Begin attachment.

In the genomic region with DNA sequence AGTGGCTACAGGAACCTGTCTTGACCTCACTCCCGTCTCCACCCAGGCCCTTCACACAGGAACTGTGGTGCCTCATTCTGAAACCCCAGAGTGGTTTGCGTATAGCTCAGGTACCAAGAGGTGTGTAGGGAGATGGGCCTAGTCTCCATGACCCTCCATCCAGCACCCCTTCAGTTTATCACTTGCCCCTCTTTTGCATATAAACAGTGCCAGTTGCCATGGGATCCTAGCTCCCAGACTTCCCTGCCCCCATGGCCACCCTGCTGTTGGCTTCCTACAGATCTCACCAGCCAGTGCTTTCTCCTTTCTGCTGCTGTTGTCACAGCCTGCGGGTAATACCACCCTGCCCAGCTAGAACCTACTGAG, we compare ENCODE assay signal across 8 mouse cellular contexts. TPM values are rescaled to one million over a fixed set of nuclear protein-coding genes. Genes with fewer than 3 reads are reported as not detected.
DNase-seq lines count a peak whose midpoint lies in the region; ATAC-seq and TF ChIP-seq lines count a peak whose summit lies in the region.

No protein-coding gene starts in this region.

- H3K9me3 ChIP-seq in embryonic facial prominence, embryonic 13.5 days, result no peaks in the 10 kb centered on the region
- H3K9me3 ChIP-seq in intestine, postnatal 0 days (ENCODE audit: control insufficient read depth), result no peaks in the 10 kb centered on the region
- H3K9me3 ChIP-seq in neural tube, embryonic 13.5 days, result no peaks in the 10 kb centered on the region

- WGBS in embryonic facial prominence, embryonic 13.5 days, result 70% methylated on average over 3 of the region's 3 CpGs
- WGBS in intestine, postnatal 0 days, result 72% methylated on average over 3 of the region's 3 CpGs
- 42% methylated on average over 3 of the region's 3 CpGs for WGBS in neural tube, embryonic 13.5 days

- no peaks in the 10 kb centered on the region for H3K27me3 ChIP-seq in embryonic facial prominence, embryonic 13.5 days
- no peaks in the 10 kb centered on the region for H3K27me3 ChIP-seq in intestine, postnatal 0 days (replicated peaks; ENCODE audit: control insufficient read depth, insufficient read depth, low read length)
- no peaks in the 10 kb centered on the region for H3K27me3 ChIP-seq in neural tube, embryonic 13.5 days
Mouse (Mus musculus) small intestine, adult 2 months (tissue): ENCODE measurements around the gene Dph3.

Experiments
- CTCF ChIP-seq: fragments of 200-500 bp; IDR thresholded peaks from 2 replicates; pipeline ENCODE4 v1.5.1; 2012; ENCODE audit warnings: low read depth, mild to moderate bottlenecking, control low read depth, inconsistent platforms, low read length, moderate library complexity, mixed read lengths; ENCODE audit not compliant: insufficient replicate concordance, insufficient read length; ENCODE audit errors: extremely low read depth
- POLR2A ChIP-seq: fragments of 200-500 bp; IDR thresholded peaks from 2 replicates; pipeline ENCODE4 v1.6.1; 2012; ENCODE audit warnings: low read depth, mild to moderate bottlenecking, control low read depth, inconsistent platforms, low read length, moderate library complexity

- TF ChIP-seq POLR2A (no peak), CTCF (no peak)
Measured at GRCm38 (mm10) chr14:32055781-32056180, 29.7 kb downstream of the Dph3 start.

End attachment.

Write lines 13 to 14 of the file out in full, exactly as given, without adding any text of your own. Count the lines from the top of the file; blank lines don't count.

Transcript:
Mouse (Mus musculus) small intestine, adult 2 months (tissue): ENCODE measurements around the gene Dph3.

Experiments